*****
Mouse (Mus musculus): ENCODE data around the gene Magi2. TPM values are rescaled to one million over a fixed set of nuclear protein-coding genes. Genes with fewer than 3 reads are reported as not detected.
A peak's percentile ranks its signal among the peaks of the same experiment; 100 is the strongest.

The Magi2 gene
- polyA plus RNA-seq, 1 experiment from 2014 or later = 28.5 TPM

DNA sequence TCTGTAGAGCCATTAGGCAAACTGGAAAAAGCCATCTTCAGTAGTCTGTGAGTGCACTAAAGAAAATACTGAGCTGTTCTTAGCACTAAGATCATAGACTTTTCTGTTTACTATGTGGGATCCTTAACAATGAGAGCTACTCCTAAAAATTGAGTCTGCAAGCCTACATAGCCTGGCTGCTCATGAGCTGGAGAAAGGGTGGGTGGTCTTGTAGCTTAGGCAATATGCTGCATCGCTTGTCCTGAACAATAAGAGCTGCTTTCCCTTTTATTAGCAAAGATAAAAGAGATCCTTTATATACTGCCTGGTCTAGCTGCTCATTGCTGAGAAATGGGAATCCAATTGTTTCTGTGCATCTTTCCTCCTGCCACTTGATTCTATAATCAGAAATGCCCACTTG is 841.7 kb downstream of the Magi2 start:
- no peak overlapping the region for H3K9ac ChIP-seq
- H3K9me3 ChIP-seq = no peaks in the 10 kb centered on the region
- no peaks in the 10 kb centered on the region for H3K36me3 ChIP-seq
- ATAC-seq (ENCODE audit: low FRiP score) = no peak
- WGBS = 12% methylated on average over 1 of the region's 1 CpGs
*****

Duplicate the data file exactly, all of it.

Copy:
Mouse (Mus musculus): ENCODE data around the gene Magi2. TPM values are rescaled to one million over a fixed set of nuclear protein-coding genes. Genes with fewer than 3 reads are reported as not detected.
A peak's percentile ranks its signal among the peaks of the same experiment; 100 is the strongest.

The Magi2 gene
- polyA plus RNA-seq, 1 experiment from 2014 or later = 28.5 TPM

DNA sequence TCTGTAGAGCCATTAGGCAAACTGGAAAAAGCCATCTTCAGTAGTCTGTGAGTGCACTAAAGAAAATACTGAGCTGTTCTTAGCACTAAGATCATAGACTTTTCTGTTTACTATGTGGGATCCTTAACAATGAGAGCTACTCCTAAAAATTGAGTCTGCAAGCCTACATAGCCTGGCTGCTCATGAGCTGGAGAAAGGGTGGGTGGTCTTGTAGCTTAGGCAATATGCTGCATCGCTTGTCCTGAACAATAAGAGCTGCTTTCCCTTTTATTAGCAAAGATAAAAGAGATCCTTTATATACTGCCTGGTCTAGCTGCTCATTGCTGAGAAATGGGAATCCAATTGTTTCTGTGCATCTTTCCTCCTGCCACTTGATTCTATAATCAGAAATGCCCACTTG is 841.7 kb downstream of the Magi2 start:
- no peak overlapping the region for H3K9ac ChIP-seq
- H3K9me3 ChIP-seq = no peaks in the 10 kb centered on the region
- no peaks in the 10 kb centered on the region for H3K36me3 ChIP-seq
- ATAC-seq (ENCODE audit: low FRiP score) = no peak
- WGBS = 12% methylated on average over 1 of the region's 1 CpGs